Under the Privacy Act, we have oversight responsibility for the handling of personal information over approximately 150 federal government departments and agencies including the RCMP, CSIS and CSE. However, we are only part of a larger national oversight system that includes Parliament, the courts, other specialized agencies created by Parliament such as the Communications Security Establishment Commissioner, the NGO community and the media.

Let me briefly summarize our complaint experience with the RCMP, CSIS and CSE. In the last two years we have had one well-founded complaint against CSIS and none involving CSE. In 2003-2004, 56 of the well-founded complaints were against the RCMP and last year 45 of the 607 well-founded complaints involved the RCMP. None of the well-founded complaints dealt with the use and disclosure of information pertaining to national security.

To date, we have had only one complaint against the RCMP that involved allegations of improper use or disclosure of personal information for national security purposes. As well, we have received denial of access complaints against the RCMP, CSIS and CSE; however, upon investigation we concluded that the information was properly exempted under sections 21 — national security — or 22(1)(a) — information collected by an investigative body.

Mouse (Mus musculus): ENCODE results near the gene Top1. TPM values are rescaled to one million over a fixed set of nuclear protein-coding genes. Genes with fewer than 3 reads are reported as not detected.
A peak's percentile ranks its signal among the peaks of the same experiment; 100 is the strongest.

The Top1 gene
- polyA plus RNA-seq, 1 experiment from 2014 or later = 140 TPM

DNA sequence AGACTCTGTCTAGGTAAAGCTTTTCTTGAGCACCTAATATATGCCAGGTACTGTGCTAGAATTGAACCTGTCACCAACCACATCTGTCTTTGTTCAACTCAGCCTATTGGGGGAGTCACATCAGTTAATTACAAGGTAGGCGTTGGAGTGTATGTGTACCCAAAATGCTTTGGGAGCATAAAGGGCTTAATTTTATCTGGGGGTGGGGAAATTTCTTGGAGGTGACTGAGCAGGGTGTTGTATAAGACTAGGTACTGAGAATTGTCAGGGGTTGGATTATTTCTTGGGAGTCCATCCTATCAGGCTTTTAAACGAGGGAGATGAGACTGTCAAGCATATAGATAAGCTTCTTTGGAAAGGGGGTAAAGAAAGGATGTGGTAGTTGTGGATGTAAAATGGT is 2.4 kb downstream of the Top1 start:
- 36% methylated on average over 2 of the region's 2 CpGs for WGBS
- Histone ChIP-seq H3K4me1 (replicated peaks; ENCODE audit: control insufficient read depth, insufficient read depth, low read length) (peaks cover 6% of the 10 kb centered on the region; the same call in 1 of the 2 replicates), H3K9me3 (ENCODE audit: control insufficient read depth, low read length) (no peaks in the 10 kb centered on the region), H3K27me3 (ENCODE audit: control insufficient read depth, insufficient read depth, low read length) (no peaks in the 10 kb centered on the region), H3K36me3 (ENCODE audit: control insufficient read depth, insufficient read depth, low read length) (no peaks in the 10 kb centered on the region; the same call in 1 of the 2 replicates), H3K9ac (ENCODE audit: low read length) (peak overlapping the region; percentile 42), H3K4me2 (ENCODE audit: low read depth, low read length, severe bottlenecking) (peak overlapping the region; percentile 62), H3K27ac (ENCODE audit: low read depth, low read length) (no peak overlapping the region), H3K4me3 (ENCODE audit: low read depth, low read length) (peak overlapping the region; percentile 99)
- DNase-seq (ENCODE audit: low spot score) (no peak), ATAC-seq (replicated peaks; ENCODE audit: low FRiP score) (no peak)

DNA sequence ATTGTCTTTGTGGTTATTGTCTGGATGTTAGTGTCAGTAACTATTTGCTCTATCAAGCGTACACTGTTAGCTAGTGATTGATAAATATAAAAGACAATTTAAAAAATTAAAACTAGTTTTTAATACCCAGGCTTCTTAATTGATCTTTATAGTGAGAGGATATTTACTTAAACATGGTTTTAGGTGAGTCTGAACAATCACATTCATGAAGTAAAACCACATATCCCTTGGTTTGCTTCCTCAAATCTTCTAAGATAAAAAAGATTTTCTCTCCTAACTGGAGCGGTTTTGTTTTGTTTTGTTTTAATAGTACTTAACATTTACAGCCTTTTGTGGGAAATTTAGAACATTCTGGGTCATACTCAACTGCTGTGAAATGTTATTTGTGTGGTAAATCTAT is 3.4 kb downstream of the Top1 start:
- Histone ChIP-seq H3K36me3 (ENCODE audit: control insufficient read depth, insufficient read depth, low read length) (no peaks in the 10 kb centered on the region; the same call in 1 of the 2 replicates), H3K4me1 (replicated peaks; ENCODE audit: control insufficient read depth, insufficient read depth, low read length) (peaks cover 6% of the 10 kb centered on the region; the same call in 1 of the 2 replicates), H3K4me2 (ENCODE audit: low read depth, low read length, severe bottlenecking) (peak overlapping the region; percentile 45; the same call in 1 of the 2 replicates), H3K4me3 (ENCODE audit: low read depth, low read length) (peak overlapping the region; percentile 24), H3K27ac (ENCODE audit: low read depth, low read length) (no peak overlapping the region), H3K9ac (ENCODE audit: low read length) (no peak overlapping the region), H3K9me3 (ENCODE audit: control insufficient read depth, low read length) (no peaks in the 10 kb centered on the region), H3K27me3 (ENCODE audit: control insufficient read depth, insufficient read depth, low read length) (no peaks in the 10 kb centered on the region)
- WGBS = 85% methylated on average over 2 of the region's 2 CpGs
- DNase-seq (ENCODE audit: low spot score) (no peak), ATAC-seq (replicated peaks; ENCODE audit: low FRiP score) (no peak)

We also have the authority to review or audit organizations that are subject to the Privacy Act. During 2002 and 2003 we conducted reviews of four RCMP activities, including the Integrated National Security Enforcement Teams (INSETs). Under section 36 we can audit exempt information banks. There are presently only four exempt banks that are under the control of CSIS, CSE and the RCMP. The last time exempt banks were reviewed by this Office, over fifteen years ago, the result was a significant reduction in the number of exempt banks.

We recognize and accept that we cannot exercise effective oversight on the use of personal information on our own. The task is simply too large and too important to be entrusted exclusively to any single agency. As well, the Privacy Act, which is now more than twenty years old, was not designed to deal with an environment in which intrusive surveillance, and the technologies to allow this to happen, are constantly increasing. The Privacy Act regulates the flows of personal information; it does not create a strong normative framework that protects privacy.

3. Privacy Act Reform